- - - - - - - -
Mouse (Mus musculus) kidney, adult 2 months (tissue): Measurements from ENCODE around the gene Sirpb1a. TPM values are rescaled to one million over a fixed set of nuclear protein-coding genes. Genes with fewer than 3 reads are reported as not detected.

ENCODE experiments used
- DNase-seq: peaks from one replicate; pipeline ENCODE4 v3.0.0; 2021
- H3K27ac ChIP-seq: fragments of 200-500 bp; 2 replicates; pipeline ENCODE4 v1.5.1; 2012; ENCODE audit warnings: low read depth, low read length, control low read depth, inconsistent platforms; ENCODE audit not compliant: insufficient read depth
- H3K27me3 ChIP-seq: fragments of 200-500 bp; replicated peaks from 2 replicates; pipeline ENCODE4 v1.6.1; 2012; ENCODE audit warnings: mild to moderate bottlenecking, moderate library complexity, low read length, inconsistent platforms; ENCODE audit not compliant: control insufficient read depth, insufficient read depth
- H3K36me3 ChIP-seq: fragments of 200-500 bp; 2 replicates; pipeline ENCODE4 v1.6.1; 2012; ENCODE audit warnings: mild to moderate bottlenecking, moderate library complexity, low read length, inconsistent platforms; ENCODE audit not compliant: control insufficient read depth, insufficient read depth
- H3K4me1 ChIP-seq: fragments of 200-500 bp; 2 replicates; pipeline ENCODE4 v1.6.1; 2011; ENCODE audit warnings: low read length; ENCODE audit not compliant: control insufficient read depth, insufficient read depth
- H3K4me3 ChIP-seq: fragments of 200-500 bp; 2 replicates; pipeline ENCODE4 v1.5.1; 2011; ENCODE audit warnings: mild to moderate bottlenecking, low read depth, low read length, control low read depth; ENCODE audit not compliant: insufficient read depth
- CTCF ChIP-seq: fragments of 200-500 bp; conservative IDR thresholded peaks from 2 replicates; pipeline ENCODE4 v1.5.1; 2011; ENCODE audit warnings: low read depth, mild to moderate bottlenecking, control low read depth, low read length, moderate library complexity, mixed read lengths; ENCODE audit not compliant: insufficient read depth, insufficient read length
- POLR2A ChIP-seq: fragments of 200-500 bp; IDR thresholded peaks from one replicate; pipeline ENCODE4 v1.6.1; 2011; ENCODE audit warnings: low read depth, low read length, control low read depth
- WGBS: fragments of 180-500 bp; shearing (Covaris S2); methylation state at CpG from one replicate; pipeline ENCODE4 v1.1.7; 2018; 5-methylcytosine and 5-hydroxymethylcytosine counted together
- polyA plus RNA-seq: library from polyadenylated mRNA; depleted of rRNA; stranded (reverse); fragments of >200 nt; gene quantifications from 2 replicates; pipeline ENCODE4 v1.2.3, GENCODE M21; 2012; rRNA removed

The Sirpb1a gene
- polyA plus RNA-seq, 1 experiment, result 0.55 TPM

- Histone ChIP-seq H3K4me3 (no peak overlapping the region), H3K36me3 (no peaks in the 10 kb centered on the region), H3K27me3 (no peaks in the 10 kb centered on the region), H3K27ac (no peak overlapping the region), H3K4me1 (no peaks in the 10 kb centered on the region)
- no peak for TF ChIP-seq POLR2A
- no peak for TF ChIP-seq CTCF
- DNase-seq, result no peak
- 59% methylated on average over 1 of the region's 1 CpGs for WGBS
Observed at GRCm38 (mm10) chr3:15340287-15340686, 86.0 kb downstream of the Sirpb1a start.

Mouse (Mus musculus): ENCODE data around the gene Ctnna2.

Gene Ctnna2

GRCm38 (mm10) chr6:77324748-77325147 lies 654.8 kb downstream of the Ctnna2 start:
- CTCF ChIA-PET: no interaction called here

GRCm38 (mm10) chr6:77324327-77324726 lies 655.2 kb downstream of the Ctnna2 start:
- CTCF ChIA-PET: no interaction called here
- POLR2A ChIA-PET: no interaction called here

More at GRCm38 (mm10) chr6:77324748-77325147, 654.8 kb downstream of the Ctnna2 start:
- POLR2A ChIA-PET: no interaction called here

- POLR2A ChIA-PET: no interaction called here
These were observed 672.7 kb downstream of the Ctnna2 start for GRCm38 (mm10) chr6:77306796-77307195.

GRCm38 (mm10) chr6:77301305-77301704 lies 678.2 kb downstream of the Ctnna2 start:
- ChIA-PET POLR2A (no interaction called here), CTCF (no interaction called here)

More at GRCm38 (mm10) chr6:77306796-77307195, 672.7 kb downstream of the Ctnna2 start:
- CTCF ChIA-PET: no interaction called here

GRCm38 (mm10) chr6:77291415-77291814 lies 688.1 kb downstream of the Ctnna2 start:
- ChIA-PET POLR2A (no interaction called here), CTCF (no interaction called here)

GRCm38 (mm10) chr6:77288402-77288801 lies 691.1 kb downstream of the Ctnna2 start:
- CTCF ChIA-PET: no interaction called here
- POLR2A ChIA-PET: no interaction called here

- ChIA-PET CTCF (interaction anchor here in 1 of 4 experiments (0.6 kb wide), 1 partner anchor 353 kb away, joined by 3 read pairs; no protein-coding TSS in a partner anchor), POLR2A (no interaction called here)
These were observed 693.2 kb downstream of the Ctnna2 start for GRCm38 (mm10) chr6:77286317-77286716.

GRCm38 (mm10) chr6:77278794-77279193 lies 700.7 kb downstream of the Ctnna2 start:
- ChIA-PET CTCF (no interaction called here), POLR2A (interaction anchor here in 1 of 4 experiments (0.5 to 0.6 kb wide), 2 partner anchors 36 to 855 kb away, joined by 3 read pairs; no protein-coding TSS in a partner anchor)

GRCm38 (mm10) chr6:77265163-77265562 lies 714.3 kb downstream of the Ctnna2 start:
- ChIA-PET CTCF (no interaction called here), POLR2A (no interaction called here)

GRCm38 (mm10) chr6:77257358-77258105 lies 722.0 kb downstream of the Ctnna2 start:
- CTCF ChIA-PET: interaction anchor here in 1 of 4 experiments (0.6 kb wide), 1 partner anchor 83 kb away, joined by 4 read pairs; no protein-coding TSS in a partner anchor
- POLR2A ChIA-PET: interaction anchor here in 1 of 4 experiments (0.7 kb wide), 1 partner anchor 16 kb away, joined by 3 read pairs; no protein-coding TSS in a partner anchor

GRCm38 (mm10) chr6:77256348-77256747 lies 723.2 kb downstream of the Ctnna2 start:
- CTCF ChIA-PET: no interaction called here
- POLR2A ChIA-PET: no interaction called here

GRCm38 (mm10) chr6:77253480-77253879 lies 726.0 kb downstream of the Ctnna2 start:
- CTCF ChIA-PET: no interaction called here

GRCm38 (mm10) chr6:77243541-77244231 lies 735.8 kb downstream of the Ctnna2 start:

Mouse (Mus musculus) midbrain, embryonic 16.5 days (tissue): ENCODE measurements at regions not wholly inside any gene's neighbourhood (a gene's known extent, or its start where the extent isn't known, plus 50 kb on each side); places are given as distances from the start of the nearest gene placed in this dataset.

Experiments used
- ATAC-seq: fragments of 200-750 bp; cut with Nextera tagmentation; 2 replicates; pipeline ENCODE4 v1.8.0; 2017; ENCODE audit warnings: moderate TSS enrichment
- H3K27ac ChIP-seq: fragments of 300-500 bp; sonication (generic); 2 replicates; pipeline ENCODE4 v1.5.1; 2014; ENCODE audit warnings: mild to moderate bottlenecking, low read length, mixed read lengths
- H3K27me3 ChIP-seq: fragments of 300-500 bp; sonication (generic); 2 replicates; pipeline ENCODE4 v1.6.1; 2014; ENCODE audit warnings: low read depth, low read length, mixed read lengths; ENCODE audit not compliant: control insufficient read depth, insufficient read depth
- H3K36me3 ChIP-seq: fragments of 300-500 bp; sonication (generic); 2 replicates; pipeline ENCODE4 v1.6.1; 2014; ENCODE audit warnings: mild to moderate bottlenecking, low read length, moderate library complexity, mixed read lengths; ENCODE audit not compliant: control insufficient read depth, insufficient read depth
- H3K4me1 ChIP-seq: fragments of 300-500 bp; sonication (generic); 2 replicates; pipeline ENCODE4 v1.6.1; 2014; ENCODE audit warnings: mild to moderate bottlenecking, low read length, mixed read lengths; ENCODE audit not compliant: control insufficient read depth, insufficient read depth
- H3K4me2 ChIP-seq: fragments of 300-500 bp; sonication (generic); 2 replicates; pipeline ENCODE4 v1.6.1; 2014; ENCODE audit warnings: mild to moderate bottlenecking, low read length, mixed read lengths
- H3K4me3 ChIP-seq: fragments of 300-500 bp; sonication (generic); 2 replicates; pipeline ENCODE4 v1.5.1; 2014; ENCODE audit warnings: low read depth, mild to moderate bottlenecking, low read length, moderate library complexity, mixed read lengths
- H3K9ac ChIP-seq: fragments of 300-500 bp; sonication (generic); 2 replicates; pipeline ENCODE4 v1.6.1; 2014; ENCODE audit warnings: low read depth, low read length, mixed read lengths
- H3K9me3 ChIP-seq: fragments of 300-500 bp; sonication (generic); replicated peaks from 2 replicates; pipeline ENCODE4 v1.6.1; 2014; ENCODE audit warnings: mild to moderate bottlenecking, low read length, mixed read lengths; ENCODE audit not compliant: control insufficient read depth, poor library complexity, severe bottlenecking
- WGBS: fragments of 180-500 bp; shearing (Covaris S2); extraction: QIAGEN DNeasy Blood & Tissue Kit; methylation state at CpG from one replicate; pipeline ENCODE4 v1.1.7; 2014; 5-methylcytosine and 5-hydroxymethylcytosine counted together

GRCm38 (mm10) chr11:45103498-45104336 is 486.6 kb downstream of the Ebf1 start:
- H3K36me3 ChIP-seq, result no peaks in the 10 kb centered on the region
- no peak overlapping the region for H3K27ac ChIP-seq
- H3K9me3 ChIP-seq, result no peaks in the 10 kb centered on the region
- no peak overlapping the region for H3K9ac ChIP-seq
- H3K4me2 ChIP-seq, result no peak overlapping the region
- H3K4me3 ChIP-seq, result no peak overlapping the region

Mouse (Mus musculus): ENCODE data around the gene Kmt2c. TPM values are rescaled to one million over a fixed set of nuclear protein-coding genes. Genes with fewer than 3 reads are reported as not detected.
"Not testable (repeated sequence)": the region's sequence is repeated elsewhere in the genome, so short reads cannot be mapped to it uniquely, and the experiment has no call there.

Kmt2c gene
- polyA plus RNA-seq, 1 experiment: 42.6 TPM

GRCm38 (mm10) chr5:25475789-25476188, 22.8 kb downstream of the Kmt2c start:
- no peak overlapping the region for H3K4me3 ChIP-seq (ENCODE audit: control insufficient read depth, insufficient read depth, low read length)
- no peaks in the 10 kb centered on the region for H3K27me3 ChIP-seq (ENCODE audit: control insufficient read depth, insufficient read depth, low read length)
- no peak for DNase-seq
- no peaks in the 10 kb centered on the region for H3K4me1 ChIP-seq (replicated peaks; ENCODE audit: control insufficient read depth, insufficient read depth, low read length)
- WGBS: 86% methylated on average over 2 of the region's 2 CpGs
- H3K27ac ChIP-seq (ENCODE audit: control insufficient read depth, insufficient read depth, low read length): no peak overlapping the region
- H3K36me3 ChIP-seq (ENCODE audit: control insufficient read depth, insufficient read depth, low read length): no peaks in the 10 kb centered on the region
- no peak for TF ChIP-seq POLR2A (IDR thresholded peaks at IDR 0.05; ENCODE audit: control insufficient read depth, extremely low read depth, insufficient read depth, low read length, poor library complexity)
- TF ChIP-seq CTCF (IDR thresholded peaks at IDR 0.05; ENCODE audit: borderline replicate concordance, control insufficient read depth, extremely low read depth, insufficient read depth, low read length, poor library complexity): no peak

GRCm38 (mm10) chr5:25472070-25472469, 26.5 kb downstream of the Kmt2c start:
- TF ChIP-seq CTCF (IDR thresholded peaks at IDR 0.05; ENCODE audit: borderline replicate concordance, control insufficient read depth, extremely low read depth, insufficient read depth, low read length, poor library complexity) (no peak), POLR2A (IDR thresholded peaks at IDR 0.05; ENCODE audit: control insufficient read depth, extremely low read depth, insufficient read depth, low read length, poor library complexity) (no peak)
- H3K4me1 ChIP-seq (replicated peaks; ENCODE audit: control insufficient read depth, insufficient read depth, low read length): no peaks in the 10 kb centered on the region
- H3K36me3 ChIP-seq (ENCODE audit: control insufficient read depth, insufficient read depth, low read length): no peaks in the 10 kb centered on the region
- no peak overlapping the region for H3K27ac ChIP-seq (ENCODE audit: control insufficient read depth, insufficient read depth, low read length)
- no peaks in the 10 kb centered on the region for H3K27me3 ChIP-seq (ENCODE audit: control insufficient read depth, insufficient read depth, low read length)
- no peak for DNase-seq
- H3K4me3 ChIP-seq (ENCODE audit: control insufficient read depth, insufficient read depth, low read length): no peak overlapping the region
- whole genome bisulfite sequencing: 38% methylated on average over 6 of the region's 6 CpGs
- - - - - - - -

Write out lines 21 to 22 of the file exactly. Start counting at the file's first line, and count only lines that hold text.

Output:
Mouse (Mus musculus): ENCODE data around the gene Ctnna2.

Gene Ctnna2